BEIJING -- Some of China's world heritage sites
are poorly managed, China's Minister of Culture Sun Jiazheng admitted at a
At the national conference on world heritage protection, Sun said some local
governments that make applications for world heritage status are aimed purely at
tourism and economy development.
"Their aim is understandable. But they have not grasped the meaning of world
heritage. Their ignorance may end up causing damage to the cultural heritage,"
Some local governments have been busy developing installations at world
heritage sites, but show little interest in protecting, managing and carrying
out maintenance at the site, Sun said.
"It is an honour and a responsibility for local governments to have a world
heritage site under their administration," he said.
A number of accidents have been reported at heritage sites in China in recent
years. Wudang Mountain in central China's Hubei Province, declared a World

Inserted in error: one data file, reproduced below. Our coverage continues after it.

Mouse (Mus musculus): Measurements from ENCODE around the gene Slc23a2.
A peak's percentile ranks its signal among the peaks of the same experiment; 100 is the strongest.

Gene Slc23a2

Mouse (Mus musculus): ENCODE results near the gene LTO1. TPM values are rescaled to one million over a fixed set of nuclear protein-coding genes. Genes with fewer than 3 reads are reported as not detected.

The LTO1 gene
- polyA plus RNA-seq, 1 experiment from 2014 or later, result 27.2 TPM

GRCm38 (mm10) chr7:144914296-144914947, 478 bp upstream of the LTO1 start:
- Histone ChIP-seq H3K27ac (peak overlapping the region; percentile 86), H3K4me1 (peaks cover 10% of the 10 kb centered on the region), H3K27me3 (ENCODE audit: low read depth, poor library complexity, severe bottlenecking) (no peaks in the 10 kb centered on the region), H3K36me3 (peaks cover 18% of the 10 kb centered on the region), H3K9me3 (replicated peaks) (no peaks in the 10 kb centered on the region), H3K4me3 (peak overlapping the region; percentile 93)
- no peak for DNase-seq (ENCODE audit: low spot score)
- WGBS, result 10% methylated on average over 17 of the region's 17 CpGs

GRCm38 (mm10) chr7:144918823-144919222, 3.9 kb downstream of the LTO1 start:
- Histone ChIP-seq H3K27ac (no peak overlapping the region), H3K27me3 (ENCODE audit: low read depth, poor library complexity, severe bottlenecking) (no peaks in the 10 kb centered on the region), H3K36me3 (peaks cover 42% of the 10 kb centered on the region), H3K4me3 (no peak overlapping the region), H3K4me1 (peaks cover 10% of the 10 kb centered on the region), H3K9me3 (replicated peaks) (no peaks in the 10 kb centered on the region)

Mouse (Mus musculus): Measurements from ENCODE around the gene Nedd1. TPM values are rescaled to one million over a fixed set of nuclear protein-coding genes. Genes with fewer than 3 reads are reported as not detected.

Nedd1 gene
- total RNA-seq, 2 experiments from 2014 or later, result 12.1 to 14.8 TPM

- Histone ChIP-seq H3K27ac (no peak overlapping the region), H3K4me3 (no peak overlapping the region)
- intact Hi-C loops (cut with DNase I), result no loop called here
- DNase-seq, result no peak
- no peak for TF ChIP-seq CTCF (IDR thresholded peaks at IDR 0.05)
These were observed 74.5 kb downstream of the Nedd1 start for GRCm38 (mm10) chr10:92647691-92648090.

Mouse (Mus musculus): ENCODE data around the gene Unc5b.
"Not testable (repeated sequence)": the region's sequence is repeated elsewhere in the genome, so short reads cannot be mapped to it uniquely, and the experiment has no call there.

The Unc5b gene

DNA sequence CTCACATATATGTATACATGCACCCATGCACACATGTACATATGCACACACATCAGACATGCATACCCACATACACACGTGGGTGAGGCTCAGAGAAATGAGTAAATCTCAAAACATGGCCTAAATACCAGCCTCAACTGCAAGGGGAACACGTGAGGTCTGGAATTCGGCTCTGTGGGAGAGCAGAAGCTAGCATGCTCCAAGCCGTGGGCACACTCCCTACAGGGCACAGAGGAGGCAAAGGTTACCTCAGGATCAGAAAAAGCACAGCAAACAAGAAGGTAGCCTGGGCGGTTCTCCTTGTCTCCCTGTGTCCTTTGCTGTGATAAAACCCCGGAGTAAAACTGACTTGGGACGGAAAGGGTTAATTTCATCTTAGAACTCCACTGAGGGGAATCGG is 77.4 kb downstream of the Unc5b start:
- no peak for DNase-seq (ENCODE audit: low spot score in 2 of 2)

Heritage site in 1994, saw its 600-year-old Yuzhengong Palace burn to ashes in
2003 in a fire caused by a careless employee of a martial arts school.
Some stone inscriptions were stolen from the Dazu Rock Carvings in southwest
China's Chongqing Municipality. The site, which has more than 50,000 Buddhist,
Taoist and Confucian rock carvings and 100,000 characters of inscriptions, dates
back more than 1,000 years and was included on the World Heritage List in 1999.
China now has 33 sites on the World Heritage List. China hopes to add Diaolou
buildings (military watchtowers) in Kaiping in south China's Guangdong Province
to the list next year.
A total of 35 relic sites and ancient buildings including the Silk Road, the
Beijing-Hangzhou Grand Canal and ancient breweries are waiting to be listed as
world heritage sites, according to the State Administration of Cultural Heritage
Tong Mingkang, deputy director of SACH, said China will pay more attention to
protecting and managing heritage sites and try to prevent excessive tourism.
Site with serious management problems or which fail to prevent damage to
their cultural relics will be struck from the waiting list, Tong said.
Gu Yucai, director of the cultural relics protection department under the
SACH, said China's central government invested 149 million yuan (18.63 million
U.S. dollars) in protecting the sites on the World Heritage list in 2006,
including 50 million yuan to survey and repair the Great Wall.